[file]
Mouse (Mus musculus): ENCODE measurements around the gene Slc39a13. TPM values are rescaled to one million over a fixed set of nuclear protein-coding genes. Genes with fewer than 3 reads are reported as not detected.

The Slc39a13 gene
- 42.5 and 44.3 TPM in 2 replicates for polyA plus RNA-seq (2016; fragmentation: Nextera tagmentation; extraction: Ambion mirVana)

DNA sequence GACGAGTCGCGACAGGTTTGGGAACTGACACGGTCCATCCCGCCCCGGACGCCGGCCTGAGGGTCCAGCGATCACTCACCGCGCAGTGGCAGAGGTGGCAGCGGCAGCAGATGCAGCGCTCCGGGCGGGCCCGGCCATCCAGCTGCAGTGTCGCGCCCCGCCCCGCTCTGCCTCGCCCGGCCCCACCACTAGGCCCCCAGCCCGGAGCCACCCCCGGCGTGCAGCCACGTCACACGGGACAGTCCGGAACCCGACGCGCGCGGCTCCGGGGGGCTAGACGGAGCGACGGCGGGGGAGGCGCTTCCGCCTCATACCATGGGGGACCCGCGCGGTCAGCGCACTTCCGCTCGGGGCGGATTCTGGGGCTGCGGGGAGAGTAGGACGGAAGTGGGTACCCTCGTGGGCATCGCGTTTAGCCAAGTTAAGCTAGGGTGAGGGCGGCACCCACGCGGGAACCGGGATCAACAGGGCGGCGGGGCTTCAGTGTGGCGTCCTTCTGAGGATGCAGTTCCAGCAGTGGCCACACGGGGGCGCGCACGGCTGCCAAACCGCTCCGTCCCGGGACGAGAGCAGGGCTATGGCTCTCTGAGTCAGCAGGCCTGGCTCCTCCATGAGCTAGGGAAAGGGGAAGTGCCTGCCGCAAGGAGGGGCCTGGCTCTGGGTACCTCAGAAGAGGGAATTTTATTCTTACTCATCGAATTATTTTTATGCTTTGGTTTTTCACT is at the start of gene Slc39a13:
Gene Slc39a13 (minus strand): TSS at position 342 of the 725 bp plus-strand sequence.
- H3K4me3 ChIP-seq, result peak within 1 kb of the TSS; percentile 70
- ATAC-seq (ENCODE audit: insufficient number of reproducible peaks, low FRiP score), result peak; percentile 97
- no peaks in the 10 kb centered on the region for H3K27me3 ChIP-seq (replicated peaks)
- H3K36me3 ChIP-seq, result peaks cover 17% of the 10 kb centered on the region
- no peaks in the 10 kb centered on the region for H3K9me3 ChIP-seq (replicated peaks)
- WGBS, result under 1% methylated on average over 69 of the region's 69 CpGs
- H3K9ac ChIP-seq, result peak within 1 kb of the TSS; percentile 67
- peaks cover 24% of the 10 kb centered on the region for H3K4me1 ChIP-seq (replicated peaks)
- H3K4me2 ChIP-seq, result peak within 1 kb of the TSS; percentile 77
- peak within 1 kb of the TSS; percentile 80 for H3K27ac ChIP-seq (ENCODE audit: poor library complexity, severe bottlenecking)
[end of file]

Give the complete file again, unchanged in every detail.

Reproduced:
Mouse (Mus musculus): ENCODE measurements around the gene Slc39a13. TPM values are rescaled to one million over a fixed set of nuclear protein-coding genes. Genes with fewer than 3 reads are reported as not detected.

The Slc39a13 gene
- 42.5 and 44.3 TPM in 2 replicates for polyA plus RNA-seq (2016; fragmentation: Nextera tagmentation; extraction: Ambion mirVana)

DNA sequence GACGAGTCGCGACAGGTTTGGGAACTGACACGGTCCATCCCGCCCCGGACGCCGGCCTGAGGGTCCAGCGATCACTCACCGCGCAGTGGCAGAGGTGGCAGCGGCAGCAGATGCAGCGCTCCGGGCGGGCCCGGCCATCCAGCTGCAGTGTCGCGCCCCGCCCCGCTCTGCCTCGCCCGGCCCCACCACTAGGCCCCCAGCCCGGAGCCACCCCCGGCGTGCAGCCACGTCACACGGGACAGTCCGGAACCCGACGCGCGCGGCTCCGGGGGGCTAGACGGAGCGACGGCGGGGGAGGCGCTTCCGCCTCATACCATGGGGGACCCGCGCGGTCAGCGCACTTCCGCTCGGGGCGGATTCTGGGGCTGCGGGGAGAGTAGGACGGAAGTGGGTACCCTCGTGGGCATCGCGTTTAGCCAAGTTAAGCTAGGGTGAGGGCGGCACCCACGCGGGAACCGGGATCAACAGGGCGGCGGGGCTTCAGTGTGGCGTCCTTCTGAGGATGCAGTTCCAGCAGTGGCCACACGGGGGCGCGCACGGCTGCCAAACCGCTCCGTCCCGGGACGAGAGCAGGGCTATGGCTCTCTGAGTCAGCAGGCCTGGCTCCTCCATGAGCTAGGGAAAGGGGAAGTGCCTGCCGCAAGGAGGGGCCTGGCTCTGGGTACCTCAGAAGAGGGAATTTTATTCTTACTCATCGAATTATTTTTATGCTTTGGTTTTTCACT is at the start of gene Slc39a13:
Gene Slc39a13 (minus strand): TSS at position 342 of the 725 bp plus-strand sequence.
- H3K4me3 ChIP-seq, result peak within 1 kb of the TSS; percentile 70
- ATAC-seq (ENCODE audit: insufficient number of reproducible peaks, low FRiP score), result peak; percentile 97
- no peaks in the 10 kb centered on the region for H3K27me3 ChIP-seq (replicated peaks)
- H3K36me3 ChIP-seq, result peaks cover 17% of the 10 kb centered on the region
- no peaks in the 10 kb centered on the region for H3K9me3 ChIP-seq (replicated peaks)
- WGBS, result under 1% methylated on average over 69 of the region's 69 CpGs
- H3K9ac ChIP-seq, result peak within 1 kb of the TSS; percentile 67
- peaks cover 24% of the 10 kb centered on the region for H3K4me1 ChIP-seq (replicated peaks)
- H3K4me2 ChIP-seq, result peak within 1 kb of the TSS; percentile 77
- peak within 1 kb of the TSS; percentile 80 for H3K27ac ChIP-seq (ENCODE audit: poor library complexity, severe bottlenecking)